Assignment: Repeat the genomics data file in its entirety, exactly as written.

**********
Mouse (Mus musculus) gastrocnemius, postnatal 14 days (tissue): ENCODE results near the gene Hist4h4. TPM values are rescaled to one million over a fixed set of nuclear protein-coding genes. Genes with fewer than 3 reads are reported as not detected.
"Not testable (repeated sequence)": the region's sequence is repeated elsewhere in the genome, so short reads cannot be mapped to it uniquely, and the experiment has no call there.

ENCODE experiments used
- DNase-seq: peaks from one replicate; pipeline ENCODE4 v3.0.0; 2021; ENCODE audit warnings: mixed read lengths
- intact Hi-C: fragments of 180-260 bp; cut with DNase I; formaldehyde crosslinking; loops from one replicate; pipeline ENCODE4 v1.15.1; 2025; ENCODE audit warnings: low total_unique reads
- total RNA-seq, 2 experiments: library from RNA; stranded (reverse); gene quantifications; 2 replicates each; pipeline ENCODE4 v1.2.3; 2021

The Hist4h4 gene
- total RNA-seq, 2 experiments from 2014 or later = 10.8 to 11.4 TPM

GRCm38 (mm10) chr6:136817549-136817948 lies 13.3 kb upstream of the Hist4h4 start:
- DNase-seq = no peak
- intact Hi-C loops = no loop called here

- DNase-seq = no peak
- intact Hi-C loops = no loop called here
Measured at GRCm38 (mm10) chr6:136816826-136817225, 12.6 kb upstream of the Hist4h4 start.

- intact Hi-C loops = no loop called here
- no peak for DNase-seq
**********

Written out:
Mouse (Mus musculus) gastrocnemius, postnatal 14 days (tissue): ENCODE results near the gene Hist4h4. TPM values are rescaled to one million over a fixed set of nuclear protein-coding genes. Genes with fewer than 3 reads are reported as not detected.
"Not testable (repeated sequence)": the region's sequence is repeated elsewhere in the genome, so short reads cannot be mapped to it uniquely, and the experiment has no call there.

ENCODE experiments used
- DNase-seq: peaks from one replicate; pipeline ENCODE4 v3.0.0; 2021; ENCODE audit warnings: mixed read lengths
- intact Hi-C: fragments of 180-260 bp; cut with DNase I; formaldehyde crosslinking; loops from one replicate; pipeline ENCODE4 v1.15.1; 2025; ENCODE audit warnings: low total_unique reads
- total RNA-seq, 2 experiments: library from RNA; stranded (reverse); gene quantifications; 2 replicates each; pipeline ENCODE4 v1.2.3; 2021

The Hist4h4 gene
- total RNA-seq, 2 experiments from 2014 or later = 10.8 to 11.4 TPM

GRCm38 (mm10) chr6:136817549-136817948 lies 13.3 kb upstream of the Hist4h4 start:
- DNase-seq = no peak
- intact Hi-C loops = no loop called here

- DNase-seq = no peak
- intact Hi-C loops = no loop called here
Measured at GRCm38 (mm10) chr6:136816826-136817225, 12.6 kb upstream of the Hist4h4 start.

- intact Hi-C loops = no loop called here
- no peak for DNase-seq